This is a traumatic, serious, preventative issue. – Jennifer Carroll Foy
Last week we participated as learners in Black Maternal Health Week (BMHW), learning from and centering the experiences, creativity, and beauty of black mothers and birthing people. We encourage you to watch / re-watch all that was shared to continue to build your own understanding. We want to honor that many of the resources we are pointing you to were generated by organizations who are part of the Black Mamas Matter Alliance as well as many other groups led by women of color. Links and resources are below to make it easy for you to connect.
We offer a few reflections from the week. First, the stories and wisdom shared last week illustrated the impact of historic and structural racism on maternal health and well-being. We must understand our past so that we can build a better future. At the same time, speakers, writers, and performers elevated the strength of black women who have organized, resisted, and birthed generations through fire. Black women are powerful, and Black women are transforming birth and parenting. For that we offer deep gratitude. The content shared last week didn’t shy away from the deep pain and loss wrought by our system’s inability to treat women of color with respect and care creates – trauma that is carried across generations. This pain calls us to action. Reproductive Justice focuses not only on having children safely but also on raising those children in safety. The recent killings of Daunte Wright and Adam Toledo remind us that there is much work to be done on all levels to address the bias in this country.
The week was a reminder that we have a collective responsibility to provide excellent care so we can support all birthing people in a way that they feel seen, heard, loved, and cherished. Yes, loved and cherished. Birthing people in this country deserve nothing less. Pregnancy, birth, and early parenthood are a time when mothers are both incredibly vulnerable and tap into their deepest strengths. Birthing people deserve to be at the center, surrounded by services and supports provided by a diverse team. Finally, BMHW engaged art, creativity, and joy that are gifts that should infuse all of our work. This work is special and health care providers, including doulas, deserve to be supported by policies, systems, and administrative teams that enable them to serve birthing people in the best way possible.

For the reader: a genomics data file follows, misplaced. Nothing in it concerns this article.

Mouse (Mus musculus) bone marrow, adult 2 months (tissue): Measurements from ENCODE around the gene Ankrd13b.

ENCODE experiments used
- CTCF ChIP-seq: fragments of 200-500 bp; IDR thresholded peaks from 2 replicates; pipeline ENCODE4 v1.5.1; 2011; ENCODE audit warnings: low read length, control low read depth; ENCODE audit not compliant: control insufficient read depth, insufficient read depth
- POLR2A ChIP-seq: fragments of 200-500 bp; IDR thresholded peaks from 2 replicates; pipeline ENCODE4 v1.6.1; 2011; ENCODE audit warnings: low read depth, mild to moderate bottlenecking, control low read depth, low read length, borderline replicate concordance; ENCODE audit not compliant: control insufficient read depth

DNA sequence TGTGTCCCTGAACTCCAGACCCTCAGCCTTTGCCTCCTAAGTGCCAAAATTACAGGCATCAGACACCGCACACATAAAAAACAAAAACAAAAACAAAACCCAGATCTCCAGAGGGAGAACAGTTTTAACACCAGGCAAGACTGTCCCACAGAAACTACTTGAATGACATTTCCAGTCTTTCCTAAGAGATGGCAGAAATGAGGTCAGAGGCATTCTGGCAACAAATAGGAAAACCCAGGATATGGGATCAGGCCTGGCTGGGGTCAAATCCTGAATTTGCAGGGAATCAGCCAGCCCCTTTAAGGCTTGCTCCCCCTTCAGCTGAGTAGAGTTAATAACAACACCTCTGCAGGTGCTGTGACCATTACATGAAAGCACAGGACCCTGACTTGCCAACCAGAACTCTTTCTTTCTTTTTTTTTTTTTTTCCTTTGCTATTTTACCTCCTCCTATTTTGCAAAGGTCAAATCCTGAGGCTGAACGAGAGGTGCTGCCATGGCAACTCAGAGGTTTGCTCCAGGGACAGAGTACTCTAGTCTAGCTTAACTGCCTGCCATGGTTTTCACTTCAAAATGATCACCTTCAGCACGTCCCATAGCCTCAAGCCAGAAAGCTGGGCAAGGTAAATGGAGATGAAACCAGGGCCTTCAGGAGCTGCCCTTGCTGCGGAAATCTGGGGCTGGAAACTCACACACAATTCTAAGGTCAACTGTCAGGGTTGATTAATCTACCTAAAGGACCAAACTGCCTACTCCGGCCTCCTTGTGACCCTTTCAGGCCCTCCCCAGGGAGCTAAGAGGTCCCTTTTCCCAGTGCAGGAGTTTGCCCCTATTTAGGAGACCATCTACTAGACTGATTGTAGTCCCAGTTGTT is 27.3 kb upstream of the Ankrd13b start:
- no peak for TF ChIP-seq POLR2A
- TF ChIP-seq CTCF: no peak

The Maternal Health Learning and Innovation Center (MHLIC) is committed to Black moms and all moms year-round. We exist to help states, organizations and providers change the narrative so that the United States is the best place for birth, regardless of race, ethnicity, income, ability, geography, or gender expression. Now is the time! We have big plans for the summer – stay tuned for a wealth of new resources, opportunities to connect, and support. Together, we can make change happen.
We are all at this conference to create and birth something – it doesn’t have to be a child. Reproductive justice means also being able to create something safely. ” – Monica Simpson
News from Black Maternal Health Week:
The health care industry doesn’t realize the impact its biases have on the quality of health care. Thankfully, people are waking up… – Dr. Laura Riley
Visit Our Resource Center for Black Maternal Health Resources, including:
- State Strategies to Address the Black Maternal Health Crisis by National Academy for State Health Policy
- Black Birthing Bill of Rights by National Association to Advance Black Birth
- Black Mamas Matter Respectful Maternal Health Care Toolkit by Black Mamas Matter Alliance and the Center for Reproductive Rights
- Cultural Humility and Black Maternal Health in Historical Context by Dr. Jann Murray-Garcia
“Birthing is raw creative energy and we should stop trying to control it.” – Crystal Irby
BMMA Recap from Black Maternal Health Week 2021, #BMHW21
Click here for more recaps from #BMHW21.
Learn more about Black Mamas Matter Alliances’ Black Maternal Health Conference here.